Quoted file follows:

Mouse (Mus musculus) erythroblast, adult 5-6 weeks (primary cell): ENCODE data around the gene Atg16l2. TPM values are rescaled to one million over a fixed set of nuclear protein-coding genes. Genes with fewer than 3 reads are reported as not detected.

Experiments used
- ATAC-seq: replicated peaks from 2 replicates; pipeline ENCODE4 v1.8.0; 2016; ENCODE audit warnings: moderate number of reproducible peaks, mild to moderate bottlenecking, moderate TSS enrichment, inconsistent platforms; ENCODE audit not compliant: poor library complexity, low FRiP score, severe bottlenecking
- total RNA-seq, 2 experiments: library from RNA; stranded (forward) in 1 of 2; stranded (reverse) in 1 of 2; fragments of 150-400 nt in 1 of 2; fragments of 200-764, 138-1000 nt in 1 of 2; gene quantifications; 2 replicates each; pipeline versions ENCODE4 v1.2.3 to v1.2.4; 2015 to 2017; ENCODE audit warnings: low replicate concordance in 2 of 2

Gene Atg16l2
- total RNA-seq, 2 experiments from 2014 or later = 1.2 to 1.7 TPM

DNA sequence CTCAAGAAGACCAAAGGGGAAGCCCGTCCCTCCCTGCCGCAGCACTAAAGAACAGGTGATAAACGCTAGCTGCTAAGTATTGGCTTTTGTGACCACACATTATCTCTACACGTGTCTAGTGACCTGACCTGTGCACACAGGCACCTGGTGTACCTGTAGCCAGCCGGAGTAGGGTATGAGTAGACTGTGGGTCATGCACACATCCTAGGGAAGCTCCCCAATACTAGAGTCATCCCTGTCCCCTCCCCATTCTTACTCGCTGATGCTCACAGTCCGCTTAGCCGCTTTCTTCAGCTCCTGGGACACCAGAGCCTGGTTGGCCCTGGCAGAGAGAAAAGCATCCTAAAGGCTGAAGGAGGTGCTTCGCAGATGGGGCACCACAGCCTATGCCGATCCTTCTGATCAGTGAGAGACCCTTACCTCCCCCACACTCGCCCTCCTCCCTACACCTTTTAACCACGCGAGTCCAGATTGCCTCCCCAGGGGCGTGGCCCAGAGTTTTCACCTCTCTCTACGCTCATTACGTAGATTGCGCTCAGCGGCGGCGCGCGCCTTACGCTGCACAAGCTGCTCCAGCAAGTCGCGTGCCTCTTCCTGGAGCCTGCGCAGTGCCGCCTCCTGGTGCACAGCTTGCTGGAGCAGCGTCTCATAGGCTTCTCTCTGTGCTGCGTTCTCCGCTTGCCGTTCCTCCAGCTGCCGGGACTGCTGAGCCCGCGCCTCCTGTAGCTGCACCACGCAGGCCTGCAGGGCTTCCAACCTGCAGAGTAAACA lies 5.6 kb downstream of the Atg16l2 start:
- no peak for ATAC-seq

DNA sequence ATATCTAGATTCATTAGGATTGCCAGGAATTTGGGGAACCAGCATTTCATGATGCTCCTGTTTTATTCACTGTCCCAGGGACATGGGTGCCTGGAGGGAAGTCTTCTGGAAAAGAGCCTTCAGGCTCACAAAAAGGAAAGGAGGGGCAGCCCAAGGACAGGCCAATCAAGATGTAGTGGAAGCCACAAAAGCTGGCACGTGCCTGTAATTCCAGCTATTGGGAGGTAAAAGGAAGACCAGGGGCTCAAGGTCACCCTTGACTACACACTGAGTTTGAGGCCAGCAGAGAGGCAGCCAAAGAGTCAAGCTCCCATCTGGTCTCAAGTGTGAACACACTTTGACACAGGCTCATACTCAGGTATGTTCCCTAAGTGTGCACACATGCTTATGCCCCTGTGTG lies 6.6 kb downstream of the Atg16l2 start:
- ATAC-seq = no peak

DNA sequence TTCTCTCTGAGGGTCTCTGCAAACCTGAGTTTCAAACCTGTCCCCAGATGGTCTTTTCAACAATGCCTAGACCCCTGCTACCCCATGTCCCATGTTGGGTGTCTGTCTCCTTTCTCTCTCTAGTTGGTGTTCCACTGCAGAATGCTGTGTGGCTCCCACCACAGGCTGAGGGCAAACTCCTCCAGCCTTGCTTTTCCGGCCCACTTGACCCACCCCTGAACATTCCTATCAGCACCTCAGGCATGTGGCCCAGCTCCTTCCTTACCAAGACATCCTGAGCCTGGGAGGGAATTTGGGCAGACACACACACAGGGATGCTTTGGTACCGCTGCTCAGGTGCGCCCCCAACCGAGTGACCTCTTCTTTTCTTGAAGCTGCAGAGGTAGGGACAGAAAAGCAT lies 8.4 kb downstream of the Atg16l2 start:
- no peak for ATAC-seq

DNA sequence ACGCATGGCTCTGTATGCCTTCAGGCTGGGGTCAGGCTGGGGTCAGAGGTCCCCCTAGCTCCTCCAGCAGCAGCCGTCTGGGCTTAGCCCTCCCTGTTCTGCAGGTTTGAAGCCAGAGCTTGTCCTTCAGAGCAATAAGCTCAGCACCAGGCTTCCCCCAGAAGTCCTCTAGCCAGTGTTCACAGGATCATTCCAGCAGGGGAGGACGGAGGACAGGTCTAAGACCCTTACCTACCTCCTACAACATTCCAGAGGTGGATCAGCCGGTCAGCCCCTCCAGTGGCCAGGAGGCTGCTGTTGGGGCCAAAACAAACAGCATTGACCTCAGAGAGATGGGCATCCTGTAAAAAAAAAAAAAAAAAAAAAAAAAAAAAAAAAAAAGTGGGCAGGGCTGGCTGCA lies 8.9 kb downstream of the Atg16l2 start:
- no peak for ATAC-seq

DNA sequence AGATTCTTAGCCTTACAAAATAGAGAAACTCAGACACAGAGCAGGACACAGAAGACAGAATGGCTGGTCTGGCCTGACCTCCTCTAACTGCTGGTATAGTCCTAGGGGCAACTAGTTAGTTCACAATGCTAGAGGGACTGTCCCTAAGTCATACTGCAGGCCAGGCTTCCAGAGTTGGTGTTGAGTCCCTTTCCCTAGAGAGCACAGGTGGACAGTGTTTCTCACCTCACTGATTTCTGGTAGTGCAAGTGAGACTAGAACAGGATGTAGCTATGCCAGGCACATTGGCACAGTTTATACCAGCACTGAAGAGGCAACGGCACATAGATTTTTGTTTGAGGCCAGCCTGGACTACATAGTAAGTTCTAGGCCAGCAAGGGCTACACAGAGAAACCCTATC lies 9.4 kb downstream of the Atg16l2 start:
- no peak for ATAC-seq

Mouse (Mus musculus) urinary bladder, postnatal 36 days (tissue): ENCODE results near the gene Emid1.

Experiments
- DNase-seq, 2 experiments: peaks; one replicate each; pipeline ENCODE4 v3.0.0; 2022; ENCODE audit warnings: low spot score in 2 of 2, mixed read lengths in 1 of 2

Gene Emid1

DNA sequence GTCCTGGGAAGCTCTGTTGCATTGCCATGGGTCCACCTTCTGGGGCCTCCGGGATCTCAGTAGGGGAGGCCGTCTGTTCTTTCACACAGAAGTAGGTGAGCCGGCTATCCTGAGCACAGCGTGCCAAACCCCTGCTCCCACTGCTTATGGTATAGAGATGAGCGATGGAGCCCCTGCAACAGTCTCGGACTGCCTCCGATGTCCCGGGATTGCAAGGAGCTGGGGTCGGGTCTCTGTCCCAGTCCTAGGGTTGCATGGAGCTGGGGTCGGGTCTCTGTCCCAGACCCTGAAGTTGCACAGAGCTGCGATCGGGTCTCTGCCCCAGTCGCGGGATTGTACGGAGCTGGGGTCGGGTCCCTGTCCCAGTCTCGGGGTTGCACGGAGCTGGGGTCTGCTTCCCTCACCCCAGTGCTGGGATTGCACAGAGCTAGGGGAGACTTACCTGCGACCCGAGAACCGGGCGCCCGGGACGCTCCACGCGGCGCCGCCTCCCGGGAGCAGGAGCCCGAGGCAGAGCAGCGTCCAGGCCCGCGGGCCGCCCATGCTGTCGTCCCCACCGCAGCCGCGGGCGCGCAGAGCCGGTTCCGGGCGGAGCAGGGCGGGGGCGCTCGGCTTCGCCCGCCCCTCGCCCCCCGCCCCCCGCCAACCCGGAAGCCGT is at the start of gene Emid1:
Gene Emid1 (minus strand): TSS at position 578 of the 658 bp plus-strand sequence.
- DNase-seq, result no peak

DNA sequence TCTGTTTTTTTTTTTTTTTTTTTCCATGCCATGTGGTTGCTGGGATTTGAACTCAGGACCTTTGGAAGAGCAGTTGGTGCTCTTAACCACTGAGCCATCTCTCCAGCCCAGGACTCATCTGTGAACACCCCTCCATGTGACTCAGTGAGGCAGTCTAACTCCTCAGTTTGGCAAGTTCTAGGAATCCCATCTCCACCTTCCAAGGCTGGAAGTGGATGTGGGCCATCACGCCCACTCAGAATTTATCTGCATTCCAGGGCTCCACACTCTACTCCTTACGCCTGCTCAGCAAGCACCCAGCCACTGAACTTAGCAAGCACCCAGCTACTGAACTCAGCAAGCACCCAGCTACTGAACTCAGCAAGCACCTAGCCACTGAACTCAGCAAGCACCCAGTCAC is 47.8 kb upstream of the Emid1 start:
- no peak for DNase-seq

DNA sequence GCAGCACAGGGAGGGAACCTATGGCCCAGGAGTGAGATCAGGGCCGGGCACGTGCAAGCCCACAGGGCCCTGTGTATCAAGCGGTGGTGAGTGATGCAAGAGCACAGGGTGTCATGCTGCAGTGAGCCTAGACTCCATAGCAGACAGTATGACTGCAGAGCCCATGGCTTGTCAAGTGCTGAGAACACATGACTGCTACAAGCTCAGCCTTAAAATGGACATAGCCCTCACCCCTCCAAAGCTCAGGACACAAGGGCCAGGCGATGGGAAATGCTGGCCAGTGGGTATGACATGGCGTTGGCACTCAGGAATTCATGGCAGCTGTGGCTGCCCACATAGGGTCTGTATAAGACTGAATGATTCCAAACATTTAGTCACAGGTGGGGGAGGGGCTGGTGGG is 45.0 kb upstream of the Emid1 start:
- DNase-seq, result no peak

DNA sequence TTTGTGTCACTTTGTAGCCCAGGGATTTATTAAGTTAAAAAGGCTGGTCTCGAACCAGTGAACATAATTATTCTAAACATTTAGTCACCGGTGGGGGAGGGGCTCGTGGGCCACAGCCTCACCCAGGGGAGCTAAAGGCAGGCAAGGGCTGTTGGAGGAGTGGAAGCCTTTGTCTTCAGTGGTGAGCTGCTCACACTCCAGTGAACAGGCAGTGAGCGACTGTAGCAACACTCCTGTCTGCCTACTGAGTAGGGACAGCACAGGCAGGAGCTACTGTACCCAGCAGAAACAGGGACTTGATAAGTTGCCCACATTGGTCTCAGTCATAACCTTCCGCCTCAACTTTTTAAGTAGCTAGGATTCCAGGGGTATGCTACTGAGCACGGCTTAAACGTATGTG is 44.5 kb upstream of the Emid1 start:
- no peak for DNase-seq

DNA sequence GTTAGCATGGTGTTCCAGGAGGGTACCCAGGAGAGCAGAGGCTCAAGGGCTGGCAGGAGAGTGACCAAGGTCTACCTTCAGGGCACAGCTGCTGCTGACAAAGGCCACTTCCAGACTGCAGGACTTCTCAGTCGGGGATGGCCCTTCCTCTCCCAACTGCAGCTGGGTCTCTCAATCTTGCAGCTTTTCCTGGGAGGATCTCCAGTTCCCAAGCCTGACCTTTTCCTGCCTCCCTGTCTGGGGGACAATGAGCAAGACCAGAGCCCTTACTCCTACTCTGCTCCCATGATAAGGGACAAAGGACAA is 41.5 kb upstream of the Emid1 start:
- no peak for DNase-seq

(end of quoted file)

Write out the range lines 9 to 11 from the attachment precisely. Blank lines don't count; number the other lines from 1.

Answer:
DNA sequence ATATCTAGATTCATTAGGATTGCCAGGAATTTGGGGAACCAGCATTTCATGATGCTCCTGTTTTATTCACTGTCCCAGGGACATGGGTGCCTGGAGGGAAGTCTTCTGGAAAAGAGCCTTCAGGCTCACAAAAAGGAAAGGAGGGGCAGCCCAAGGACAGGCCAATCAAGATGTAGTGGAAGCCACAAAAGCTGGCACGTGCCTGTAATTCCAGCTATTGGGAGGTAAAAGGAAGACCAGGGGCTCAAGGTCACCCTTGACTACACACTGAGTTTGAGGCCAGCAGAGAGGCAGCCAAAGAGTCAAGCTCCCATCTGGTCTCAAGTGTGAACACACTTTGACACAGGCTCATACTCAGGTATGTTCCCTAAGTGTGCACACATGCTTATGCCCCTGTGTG lies 6.6 kb downstream of the Atg16l2 start:
- ATAC-seq = no peak

DNA sequence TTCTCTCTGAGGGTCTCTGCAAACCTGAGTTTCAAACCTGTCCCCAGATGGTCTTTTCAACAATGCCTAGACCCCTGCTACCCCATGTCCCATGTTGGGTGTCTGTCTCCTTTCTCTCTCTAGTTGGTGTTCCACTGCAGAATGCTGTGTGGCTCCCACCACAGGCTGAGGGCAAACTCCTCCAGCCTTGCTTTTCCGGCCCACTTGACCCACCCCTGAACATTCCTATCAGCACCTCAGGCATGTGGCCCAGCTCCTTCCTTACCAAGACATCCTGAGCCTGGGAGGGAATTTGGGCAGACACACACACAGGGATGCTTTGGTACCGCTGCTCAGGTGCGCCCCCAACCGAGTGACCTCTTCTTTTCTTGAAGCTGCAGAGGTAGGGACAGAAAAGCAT lies 8.4 kb downstream of the Atg16l2 start: